As I have grown in experience I make fewer mistakes. That all too common phrase, “90% of woodworking is knowing how to fix your mistakes!” remains ridiculous, at least for the main part. The assumption is that you will always be making mistakes. Mistakes on a continuing basis, especially the same ones over and over, usually result from insensitivities in individuals who might well be, well, less sensitive to key areas of working than others are. Mental and physical attitudes affect the way we work. I watch the slight build of a woman woodworker working with her tenon saw and she guides with perfect adjustment in anticipation of obstruction. Another takes the full-bodied weight of shoulder mass and shoves the saw mercilessly into the wood and achieves a cut that looks like a rat chewed its way through. One needs corrective surgery and part replacement and the other none. A man in my class refused to anchor his work in the vise after frequent warnings of the danger he was to himself. Ultimately the wood slipped and he ran a super sharp chisel across the back of each of his fingers and the blood was amazingly quantitative. Many stitches and two hours later he returned with an inability to continue the course. The mistake was fixed by surgery work but not at all without great cost.

So in reality it’s not true at all. 90% of woodworking is fixing mistakes for the rest of your woodworking life but adjusting from the inexperience level to the experienced, where you begin anticipating the probabilities that something could and will often go wrong if you don’t do this or do that. Experience tells you what to expect and you taker precautions to ensure a good outcome.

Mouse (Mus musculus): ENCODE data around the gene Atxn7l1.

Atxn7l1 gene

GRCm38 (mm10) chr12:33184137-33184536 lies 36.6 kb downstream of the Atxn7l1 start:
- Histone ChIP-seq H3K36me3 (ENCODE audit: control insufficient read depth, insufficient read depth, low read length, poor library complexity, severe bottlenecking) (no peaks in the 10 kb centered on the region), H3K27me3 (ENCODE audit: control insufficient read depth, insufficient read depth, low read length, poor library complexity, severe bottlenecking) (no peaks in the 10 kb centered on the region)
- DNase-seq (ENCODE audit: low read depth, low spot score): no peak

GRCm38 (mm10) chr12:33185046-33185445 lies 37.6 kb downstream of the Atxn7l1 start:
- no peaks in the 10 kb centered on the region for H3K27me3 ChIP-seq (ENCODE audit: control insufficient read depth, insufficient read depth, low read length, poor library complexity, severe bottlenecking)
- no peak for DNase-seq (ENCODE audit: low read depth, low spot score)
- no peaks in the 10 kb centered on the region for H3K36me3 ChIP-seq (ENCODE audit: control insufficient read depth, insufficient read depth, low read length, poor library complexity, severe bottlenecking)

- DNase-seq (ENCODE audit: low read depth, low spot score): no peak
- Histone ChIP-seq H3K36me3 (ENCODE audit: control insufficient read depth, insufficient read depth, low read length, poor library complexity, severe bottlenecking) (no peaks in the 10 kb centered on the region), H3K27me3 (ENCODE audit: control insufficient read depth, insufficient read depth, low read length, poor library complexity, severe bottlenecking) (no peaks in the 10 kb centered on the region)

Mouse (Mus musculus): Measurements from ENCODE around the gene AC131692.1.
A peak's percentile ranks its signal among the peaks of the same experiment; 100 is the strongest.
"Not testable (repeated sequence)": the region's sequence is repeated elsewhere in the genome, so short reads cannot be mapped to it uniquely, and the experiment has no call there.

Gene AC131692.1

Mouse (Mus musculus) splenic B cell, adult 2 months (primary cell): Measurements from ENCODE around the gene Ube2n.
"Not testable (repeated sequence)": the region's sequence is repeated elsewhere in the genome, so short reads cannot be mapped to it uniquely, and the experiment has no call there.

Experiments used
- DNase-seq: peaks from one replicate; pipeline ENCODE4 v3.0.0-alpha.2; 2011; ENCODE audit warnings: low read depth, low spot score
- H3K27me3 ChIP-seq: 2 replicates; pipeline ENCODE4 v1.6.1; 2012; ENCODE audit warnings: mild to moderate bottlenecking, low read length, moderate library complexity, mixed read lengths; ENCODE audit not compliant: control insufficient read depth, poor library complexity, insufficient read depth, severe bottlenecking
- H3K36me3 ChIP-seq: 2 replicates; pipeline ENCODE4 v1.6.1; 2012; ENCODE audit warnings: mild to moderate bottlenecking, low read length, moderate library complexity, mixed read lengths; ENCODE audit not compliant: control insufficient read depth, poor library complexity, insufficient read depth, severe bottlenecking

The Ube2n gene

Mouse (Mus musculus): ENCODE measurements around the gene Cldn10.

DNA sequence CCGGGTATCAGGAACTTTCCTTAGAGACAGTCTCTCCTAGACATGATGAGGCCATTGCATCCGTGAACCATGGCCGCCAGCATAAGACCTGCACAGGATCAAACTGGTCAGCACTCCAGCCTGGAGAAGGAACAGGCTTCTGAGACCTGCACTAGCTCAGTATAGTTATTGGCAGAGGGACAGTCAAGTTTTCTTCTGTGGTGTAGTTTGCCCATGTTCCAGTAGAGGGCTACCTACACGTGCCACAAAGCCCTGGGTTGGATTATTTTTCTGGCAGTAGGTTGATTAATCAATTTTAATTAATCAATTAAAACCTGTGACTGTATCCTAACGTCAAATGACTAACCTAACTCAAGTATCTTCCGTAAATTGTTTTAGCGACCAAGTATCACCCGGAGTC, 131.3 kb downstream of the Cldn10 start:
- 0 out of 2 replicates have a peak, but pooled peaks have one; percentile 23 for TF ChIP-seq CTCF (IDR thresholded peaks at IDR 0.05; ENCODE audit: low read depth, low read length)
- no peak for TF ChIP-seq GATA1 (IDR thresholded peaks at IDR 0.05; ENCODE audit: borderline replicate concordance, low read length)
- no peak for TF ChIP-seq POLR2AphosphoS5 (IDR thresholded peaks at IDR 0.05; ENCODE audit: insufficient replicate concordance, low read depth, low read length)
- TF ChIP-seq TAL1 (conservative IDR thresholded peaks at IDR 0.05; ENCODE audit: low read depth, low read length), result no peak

Before beginning any project, I think through every stage to anticipate what will happen at the various junctures. I divide the passage if making into subassemblies. I rely on my now built-in radar experience in the way we all do in every aspect of life. If I were to continue to repair my mistakes with my driving or riding my bike, and all others did the same, chaos would be the result in an already over-chaotic world. I rely on my experience then not to repair mistakes but to ensure I don’t make them in the first place or at least minimise the possibities. So, will the glue-up work if I do this or that first? A small question ahead of time with big consequences later on whilst in the process. Judicious planning obviates most if not all of the potential problems

Again it’s less to do with you and more to do with the wood. Learning how to fix your mistakes is just a cute saying. Most woodworkers learn the important stuff early on. I think it’s more a sloppy catchall and cover-up as are many other terms used throughout the woodworking world. I prefer things to be just plainly stated. Another bed partner to this is the one where someone said to someone, “I’ve been working so hard!” and the listener said, “Don’t work hard, work smart!” Well, why not work hard, diligently, and, well, smart too?

21 thoughts on “Heard it Said…”